Settlement reached involving opioid withdrawal drug
CHARLESTON, W.Va. (WSAZ) - The West Virginia Attorney General, Patrick Morrisey, has announced he has reached a multi-state settlement to resolve allegations that a pharmaceutical company falsely and aggressively marketed and promoted Suboxone, leading to improper use of state Medicaid funds.
The attorney general’s office says the company, Indivior, will provide West Virginia more than $5.2 million. The state will keep over $1.36 million. The balance will reimburse federal Medicaid program.
“Marketing a product using false claims — particularly claims regarding safety of a drug — can have dangerous outcomes,” Attorney General Morrisey said. “This type of fraud also takes Medicaid resources away from those who need them most. We must never cease in our efforts to root out fraud, waste and abuse.”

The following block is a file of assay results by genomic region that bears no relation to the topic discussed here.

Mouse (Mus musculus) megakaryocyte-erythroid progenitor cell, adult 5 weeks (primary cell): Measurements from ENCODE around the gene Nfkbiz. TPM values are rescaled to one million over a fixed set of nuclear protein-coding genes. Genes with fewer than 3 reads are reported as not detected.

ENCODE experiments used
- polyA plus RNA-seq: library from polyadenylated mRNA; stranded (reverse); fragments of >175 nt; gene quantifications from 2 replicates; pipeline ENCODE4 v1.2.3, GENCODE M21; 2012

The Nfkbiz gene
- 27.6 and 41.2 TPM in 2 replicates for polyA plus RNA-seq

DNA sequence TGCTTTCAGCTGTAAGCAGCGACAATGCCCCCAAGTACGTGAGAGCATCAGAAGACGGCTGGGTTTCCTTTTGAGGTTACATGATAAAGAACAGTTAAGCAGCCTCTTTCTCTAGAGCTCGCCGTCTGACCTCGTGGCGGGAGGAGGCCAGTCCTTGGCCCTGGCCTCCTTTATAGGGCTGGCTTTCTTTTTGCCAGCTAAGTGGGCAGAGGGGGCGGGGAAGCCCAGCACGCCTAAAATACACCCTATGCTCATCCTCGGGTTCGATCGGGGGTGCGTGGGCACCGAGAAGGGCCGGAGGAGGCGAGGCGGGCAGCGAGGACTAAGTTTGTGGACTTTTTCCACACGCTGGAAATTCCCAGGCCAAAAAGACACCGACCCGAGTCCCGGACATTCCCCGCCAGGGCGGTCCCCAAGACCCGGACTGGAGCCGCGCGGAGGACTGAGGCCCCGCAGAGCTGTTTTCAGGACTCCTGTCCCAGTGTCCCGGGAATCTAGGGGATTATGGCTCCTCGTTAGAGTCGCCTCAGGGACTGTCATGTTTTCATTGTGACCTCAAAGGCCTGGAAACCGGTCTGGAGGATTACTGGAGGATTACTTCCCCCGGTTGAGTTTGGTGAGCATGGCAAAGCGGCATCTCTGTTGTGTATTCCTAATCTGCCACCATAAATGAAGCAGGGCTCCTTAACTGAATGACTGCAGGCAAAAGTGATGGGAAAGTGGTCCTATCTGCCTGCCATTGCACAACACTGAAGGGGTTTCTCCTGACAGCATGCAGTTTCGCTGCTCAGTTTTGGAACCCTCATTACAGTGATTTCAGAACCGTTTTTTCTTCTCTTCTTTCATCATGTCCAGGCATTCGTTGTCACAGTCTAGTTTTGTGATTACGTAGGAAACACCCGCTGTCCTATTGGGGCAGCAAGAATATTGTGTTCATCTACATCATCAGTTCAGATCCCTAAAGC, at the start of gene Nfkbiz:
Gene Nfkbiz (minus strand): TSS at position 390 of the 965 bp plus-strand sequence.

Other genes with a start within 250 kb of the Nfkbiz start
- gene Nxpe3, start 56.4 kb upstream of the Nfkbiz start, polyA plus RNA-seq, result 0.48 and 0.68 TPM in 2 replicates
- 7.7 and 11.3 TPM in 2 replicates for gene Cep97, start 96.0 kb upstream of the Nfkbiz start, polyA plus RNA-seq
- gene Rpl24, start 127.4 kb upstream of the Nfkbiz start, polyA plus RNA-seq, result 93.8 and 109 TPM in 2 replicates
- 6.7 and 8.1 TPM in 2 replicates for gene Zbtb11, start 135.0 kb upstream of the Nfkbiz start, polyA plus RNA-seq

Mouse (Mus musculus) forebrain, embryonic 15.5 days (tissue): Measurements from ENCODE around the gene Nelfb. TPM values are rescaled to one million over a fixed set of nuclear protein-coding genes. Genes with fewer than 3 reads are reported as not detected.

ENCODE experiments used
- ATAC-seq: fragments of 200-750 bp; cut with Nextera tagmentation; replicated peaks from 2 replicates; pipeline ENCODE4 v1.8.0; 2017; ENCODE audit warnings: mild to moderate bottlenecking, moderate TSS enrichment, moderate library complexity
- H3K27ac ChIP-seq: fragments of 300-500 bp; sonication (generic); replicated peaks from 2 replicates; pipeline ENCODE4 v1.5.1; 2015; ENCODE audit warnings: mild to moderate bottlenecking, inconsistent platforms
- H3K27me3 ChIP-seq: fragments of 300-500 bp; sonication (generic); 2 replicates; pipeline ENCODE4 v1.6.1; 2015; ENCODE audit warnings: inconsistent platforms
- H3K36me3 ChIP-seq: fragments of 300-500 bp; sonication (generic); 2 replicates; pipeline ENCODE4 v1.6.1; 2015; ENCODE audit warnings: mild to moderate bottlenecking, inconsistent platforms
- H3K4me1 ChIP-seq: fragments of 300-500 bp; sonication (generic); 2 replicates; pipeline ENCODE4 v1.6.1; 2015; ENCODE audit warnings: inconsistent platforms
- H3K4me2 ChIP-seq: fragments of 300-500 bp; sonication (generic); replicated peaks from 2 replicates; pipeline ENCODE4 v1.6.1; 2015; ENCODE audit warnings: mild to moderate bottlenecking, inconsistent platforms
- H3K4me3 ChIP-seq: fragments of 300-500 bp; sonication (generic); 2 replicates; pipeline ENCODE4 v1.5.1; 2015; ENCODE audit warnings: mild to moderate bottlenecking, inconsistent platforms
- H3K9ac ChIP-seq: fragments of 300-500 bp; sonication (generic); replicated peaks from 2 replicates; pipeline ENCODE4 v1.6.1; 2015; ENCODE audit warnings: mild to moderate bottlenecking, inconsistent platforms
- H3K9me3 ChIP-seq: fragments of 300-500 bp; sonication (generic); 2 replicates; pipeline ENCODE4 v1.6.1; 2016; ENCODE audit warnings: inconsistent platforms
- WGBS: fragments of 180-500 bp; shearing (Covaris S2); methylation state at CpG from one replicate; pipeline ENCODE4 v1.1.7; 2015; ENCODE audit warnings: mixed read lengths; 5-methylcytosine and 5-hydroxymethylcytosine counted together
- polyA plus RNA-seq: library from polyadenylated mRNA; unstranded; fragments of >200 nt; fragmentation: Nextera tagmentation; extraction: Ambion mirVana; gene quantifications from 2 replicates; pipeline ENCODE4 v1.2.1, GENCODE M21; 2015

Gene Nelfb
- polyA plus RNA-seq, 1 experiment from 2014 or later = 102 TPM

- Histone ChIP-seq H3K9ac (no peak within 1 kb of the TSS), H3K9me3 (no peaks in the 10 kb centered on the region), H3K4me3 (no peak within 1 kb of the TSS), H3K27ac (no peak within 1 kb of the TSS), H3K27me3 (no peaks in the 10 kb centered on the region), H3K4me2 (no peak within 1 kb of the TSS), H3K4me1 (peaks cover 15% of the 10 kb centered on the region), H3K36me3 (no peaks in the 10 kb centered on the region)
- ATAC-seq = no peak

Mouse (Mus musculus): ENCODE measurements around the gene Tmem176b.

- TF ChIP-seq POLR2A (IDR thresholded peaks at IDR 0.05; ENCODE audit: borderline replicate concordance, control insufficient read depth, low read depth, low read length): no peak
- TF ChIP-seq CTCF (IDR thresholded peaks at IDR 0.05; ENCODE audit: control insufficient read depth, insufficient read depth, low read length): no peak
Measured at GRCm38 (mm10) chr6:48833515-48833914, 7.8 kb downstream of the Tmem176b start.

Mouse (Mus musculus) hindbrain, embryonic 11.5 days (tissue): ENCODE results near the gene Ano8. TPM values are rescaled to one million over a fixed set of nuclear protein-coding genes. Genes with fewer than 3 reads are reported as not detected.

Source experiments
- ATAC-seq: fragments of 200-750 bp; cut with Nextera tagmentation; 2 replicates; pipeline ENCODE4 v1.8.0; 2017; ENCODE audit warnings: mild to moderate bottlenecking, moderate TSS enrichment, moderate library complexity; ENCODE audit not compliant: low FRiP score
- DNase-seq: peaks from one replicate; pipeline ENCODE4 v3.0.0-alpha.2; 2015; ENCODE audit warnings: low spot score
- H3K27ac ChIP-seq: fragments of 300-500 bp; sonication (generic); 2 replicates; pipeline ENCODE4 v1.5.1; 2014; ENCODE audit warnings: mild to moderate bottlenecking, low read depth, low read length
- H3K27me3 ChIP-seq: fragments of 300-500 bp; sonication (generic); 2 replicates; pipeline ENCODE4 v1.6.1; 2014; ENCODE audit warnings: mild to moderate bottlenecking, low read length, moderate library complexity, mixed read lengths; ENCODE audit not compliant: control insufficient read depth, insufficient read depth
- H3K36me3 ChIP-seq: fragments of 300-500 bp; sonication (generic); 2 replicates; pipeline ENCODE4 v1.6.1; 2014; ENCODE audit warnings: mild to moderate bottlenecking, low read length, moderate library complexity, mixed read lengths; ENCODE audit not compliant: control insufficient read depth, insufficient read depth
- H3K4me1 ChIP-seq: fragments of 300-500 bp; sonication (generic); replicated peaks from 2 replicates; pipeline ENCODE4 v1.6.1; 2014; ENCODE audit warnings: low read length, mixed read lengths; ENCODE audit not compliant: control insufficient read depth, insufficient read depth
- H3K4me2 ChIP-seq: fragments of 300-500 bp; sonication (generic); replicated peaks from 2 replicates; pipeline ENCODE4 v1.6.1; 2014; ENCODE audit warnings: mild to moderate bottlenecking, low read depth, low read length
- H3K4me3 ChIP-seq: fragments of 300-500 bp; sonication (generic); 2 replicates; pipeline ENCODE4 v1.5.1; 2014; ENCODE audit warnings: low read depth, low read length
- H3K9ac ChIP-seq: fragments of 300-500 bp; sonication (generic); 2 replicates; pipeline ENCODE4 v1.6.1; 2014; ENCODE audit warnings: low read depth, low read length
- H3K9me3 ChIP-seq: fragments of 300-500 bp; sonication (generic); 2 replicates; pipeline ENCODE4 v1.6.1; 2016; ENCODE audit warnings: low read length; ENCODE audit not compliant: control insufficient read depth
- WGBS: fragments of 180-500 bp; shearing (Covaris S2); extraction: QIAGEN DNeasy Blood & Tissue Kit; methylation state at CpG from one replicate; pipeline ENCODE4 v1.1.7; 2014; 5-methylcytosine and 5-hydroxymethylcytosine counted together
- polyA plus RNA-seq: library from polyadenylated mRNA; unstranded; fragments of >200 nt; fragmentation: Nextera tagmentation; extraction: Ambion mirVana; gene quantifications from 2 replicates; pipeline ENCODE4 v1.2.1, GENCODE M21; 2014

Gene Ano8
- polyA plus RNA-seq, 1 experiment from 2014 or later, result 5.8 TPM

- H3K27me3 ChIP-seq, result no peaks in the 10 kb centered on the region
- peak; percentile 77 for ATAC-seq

This settlement resolves allegations from 2010 to 2015. That’s when officials say Indivior promoted the sale and use of Suboxone to physicians that prescribed the drug without legitimate medical purpose and knowingly promoted the sale or use of Suboxone film based on false or misleading claims that it was less susceptible to diversion than Suboxone tablets.
There were also allegations of Indivior submitting a petition to federal regulators in September 2012 fraudulently claimed Suboxone tablets had been discontinued in order to delay generic competitors from entering the market. These allegations have also been resolved.
Over two-thirds of Indivior’s $300 million payout will go to the Medicaid programs.
According to the attorney general, the West Virginia Bureau of Medicaid Services will receive approximately $583,384 of the state’s share.
This is the state’s second settlement to resolve Medicaid fraud allegations related to the sale and marketing of Suboxone. The first was announced in late 2019. It was valued at $700 million nationally and resolved allegations against the maker of Suboxone, Reckitt Benckiser Group.
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